David Bourget (Western Ontario)
David Chalmers (ANU, NYU)
Rafael De Clercq
Ezio Di Nucci
Jack Alan Reynolds
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Complexity 4 (1):30-32 (1998)
The tape is divided into squares, each square bearing a single symbol—'0' or '1', for example. This tape is the machine's general-purpose storage medium: the machine is set in motion with its input inscribed on the tape, output is written onto the tape by the head, and the tape serves as a short-term working memory for the results of intermediate steps of the computation. The program governing the particular computation that the machine is to perform is also stored on the tape. A small, fixed program that is 'hard-wired' into the head enables the head to read and execute the instructions of whatever program is on the tape. The machine's atomic operations are very simple—for example, 'move left one square', 'move right one square', 'identify the symbol currently beneath the head', 'write 1 on the square that is beneath the head', and 'write 0 on the square that is beneath the head'. Complexity of operation is achieved by the chaining together of large numbers of these simple atoms. Any universal Turing machine can be programmed to carry out any calculation that can be performed by a human mathematician working with paper and pencil in accordance with some algorithmic method. This is what is meant by calling these machines 'universal'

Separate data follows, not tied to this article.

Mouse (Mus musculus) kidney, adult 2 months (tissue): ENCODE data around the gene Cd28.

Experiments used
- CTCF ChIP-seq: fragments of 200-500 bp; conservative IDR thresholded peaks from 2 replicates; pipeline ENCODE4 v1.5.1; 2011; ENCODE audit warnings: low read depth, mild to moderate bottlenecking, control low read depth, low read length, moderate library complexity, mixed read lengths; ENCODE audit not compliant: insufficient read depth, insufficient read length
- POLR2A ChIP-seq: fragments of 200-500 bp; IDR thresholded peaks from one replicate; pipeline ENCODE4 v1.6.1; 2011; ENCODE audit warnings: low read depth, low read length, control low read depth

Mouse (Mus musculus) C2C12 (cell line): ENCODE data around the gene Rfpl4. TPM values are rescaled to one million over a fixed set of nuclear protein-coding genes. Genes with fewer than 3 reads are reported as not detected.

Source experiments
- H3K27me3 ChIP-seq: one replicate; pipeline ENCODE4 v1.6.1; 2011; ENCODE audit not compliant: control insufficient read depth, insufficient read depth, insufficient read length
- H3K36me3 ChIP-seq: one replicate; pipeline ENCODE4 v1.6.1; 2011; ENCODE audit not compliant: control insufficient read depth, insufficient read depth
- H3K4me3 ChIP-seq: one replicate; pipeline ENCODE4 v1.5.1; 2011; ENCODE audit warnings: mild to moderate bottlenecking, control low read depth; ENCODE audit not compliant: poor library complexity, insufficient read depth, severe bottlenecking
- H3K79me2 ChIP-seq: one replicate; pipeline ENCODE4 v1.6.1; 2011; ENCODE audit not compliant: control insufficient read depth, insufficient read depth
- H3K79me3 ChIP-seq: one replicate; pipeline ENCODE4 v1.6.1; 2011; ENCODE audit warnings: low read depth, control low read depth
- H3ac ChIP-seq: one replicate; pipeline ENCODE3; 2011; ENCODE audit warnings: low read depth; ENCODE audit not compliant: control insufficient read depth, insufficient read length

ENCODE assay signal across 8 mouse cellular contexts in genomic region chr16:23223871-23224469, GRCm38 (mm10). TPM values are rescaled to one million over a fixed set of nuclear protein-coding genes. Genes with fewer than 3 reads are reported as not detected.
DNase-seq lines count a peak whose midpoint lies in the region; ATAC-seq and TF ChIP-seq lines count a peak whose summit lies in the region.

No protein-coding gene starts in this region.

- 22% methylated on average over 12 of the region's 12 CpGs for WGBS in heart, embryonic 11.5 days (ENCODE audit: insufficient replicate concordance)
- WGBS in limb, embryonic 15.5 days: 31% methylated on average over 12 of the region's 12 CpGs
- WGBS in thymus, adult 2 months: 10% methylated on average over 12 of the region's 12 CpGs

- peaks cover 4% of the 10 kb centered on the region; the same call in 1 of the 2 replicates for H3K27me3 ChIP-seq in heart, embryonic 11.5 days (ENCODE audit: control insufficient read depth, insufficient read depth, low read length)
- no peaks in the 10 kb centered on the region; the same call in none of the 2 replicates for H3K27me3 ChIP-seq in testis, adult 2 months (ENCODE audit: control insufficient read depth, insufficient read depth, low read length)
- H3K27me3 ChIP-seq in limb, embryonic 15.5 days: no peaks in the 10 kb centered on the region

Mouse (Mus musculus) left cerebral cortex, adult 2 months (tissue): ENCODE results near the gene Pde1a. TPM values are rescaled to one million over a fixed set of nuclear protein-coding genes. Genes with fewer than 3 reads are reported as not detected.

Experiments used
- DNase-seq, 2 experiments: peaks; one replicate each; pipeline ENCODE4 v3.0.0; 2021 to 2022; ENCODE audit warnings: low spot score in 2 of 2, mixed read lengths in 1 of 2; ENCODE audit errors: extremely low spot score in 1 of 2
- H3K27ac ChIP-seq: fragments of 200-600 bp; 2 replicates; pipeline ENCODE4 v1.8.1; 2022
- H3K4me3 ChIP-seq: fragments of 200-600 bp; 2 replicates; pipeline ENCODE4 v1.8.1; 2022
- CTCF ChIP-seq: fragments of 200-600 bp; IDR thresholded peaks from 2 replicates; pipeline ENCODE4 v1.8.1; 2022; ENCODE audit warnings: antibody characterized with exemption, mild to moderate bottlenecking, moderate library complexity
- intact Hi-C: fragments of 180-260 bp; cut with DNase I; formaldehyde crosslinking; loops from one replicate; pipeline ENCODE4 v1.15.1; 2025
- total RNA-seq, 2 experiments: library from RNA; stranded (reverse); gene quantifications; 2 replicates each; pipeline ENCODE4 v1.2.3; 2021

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Citations of this work BETA
Jack Copeland (1999). Beyond the Universal Turing Machine. Australasian Journal of Philosophy 77 (1):46-67.
B. Jack Copeland & Richard Sylvan (1999). Beyond the Universal Turing Machine. Australasian Journal of Philosophy 77 (1):46-66.
Amit Hagar & Alex Korolev (2007). Quantum Hypercomputation—Hype or Computation? Philosophy of Science 74 (3):347-363.
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